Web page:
E-cigarettes: is vaping any safer than old-fashioned smoke?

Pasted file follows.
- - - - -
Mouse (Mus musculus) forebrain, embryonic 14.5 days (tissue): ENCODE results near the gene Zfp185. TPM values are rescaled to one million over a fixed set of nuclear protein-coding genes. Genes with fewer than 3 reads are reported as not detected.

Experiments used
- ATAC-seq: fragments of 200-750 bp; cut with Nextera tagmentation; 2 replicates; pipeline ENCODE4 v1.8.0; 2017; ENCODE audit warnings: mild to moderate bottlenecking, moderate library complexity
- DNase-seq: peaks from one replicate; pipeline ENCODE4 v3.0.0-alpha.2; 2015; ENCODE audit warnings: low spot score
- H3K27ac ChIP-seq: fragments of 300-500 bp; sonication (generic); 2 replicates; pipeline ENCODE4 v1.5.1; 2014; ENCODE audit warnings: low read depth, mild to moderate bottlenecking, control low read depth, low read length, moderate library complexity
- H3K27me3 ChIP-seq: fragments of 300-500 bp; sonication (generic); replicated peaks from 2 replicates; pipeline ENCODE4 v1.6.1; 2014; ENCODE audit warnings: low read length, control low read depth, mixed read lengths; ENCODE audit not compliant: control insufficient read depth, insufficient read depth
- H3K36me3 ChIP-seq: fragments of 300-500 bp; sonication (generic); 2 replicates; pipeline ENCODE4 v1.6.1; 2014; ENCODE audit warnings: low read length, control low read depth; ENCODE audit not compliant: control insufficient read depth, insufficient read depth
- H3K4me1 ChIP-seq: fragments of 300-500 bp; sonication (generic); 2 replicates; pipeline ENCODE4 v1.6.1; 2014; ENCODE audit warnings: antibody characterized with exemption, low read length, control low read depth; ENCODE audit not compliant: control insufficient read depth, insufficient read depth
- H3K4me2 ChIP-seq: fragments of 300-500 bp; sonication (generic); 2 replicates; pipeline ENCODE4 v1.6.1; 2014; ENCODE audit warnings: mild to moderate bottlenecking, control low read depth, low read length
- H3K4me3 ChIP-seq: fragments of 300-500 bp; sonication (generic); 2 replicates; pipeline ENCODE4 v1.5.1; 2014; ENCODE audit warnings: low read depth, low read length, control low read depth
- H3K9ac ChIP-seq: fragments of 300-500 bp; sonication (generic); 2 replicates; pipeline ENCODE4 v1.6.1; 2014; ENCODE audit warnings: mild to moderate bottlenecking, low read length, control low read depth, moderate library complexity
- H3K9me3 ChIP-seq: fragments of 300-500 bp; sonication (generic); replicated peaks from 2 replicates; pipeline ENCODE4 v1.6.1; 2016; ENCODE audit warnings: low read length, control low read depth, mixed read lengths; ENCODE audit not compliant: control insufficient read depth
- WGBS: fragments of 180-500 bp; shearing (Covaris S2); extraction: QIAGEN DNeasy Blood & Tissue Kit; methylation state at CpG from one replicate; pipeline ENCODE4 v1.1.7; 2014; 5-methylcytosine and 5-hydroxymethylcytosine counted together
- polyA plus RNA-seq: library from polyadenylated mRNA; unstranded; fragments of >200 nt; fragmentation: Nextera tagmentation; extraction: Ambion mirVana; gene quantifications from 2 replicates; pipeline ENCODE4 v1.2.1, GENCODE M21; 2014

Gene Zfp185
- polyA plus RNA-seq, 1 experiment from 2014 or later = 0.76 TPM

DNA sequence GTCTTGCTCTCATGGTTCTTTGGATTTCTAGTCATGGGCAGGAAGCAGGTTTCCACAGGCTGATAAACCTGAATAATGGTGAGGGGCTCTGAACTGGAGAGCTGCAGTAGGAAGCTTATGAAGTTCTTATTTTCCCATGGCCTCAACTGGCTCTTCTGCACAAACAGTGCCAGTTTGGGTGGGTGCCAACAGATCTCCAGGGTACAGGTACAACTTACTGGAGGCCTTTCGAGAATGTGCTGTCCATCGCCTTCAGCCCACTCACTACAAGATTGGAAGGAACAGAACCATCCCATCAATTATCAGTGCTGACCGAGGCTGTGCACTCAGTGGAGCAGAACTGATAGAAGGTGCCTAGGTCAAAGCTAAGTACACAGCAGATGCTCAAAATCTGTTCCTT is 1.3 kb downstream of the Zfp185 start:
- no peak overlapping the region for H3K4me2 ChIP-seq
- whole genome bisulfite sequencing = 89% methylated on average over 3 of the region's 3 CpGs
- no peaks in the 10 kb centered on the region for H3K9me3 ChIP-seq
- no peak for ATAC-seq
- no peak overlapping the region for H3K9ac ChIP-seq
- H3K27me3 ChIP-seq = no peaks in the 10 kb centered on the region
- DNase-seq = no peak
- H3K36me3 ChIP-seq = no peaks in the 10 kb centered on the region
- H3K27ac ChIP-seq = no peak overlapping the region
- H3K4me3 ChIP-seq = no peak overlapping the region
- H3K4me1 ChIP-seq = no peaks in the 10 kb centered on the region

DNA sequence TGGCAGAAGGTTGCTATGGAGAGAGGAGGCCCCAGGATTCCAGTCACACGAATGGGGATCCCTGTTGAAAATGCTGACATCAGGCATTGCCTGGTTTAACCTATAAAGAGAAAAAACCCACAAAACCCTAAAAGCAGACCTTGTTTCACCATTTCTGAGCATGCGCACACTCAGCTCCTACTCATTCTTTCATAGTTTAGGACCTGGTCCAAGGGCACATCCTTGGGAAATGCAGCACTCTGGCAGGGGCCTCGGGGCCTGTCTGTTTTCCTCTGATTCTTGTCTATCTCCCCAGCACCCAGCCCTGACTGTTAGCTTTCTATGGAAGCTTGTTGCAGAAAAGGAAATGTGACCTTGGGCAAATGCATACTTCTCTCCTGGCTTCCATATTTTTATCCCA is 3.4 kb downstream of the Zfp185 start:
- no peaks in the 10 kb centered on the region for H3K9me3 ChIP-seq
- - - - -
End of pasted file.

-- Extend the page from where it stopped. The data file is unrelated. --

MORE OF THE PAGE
It could be a scene from Mad Men, only the execs are in M&S and the office is in Borehamwood. A marketing man named Roger sits at his desk, exhaling luxurious billows of smoke that twist and dance and vanish as they drift towards the ceiling tiles. “Is that a cigar he’s smoking?” I ask my tour guide, Michael Clapper of e-cigarette company Vapestick. “That’s a Vigar!” he announces with undisguised triumphalism. “Look at him! He looks like the boss.” In fact, Michael is the boss. He’s showing me around the headquarters of what has rapidly become a multimillion-pound business. We’ve already met Lorna from customer services, who was carrying boxes down a corridor with a black e-cigarette on the go, its tip glowing an alien blue. “The whole day I’m like this!” she told me, giddy with the delightful madness of it all. She pulled it from her mouth and showed me the top. “You can see the bite marks.” Clapper sits me down at a conference table with some chocolate biscuits and begins puffing on a black contraption with a window through which I can see a yellow-brown liquid sloshing. He’s in a dark suit, light blue shirt open at the collar, neatly groomed chest hair just visible. Stocky and shaven-headed, Clapper is part boardroom, part boxer. “This is our Advanced Vaping System,” he explains, holding the black stick between thumb and forefinger. “It has all the convenience of cartomisers, and all the power and performance of the latest vaporising devices.” If you don’t understand any of that, you’re not alone. A cartomiser is a cartridge that contains e-liquid as well as the technology necessary to atomise it, or turn it into faux smoke. But all you really need to know is that electronic cigarettes are used predominantly by smokers who want to cut down or quit, and that they are tobacco-free, containing only nicotine, flavourings and stage smoke. Except users don’t “smoke”, they “vape”. And, according to the monthly Smoking In England survey, an almighty 20% of smokers and 30% of recent quitters have vaped, while health charity Ash gives a figure of 2.1m users across Britain. In a few short years, the e-cigarette industry has become worth £90m in this country and £1.8bn worldwide. Lily Allen has been pictured vaping, as has Cara Delevingne. Charlie Sheen has promoted something called NicoSheen. Last month, the first e-cigarette TV ad was broadcast in an ITV break, while Oxford Dictionaries announced vape to be their word of the year: its use, they said, had more than doubled over the preceding 12 months.
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